June 05, 2020, 04:12:55 PM
Forum Rules: Read This Before Posting


Topic: Why do some insoluble salts dissolve in strong acids?  (Read 6291 times)

0 Members and 1 Guest are viewing this topic.

Offline jmg12

  • Regular Member
  • ***
  • Posts: 46
  • Mole Snacks: +0/-1
Why do some insoluble salts dissolve in strong acids?
« on: April 04, 2011, 08:07:44 PM »
Okay so you have Ba(OH)2, BaCO3, and BaSO4. Why does Ba(OH)2 and BaCO3 dissolve and BaSO4 doesn't when placed in HCl. Is there anywhere to analyze these types of problems numerically, maybe using the Kb values? If not, how else would you be able to tell if an insoluble salt will dissolve in a strong acid?

Offline enahs

  • 16-92-15-68 32-7-53-92-16
  • Retired Staff
  • Sr. Member
  • *
  • Posts: 2179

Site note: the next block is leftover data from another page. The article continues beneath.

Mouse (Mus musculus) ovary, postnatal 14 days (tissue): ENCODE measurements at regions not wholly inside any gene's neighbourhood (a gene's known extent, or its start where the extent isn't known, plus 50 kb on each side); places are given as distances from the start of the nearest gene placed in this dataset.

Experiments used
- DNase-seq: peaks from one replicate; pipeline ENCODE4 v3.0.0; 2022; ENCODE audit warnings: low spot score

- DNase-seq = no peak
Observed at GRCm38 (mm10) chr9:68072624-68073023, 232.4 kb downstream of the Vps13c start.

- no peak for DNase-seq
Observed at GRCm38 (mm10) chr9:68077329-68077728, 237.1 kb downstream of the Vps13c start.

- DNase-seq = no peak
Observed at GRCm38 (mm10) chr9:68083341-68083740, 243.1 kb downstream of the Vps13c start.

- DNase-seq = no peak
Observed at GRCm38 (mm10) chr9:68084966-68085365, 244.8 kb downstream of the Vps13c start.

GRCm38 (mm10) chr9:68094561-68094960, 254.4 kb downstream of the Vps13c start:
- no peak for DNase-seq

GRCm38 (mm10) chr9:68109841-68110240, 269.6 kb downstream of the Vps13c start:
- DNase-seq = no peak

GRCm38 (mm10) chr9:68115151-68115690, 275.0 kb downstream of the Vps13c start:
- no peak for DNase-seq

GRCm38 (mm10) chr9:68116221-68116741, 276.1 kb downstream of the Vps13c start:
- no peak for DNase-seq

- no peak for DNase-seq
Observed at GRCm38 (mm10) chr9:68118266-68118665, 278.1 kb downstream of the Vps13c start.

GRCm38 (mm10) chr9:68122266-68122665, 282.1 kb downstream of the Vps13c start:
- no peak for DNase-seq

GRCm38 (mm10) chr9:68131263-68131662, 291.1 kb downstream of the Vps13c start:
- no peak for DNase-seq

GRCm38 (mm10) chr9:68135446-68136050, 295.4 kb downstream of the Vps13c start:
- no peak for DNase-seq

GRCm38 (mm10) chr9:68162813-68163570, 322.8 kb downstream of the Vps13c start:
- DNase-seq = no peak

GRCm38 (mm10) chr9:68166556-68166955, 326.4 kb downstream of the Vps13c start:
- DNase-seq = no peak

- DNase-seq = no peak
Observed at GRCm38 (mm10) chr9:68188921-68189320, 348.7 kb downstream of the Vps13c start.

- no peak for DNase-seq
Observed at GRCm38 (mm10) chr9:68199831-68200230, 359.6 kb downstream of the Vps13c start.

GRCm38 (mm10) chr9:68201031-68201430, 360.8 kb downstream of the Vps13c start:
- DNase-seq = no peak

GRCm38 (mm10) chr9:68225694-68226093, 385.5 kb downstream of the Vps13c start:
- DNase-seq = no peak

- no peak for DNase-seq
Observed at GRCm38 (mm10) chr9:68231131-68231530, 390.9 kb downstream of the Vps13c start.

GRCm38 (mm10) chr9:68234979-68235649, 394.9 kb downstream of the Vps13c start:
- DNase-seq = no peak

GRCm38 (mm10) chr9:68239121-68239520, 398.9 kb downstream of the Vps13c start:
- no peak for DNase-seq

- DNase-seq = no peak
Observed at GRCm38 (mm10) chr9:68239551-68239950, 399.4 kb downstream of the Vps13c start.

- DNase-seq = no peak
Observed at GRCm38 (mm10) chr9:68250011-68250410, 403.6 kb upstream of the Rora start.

• Mole Snacks: +206/-44
  • Gender: Male
Re: Why do some insoluble salts dissolve in strong acids?
« Reply #1 on: April 04, 2011, 09:48:33 PM »
Ba(OH)2 and BaCO3 are both bases. HCl is a strong acid. Reaction!

Offline Borek

  • Mr. pH
  • Administrator
  • Deity Member
  • *
  • Posts: 25780
  • Mole Snacks: +1686/-400
  • Gender: Male
  • I am known to be occasionally wrong.
    • Chembuddy
Re: Why do some insoluble salts dissolve in strong acids?
« Reply #2 on: April 05, 2011, 04:48:13 AM »
You already asked this question here: http://www.chemicalforums.com/index.php?topic=47843

Topic locked.
ChemBuddy chemical calculators - stoichiometry, pH, concentration, buffer preparation, titrations.info, pH-meter.info

Sponsored Links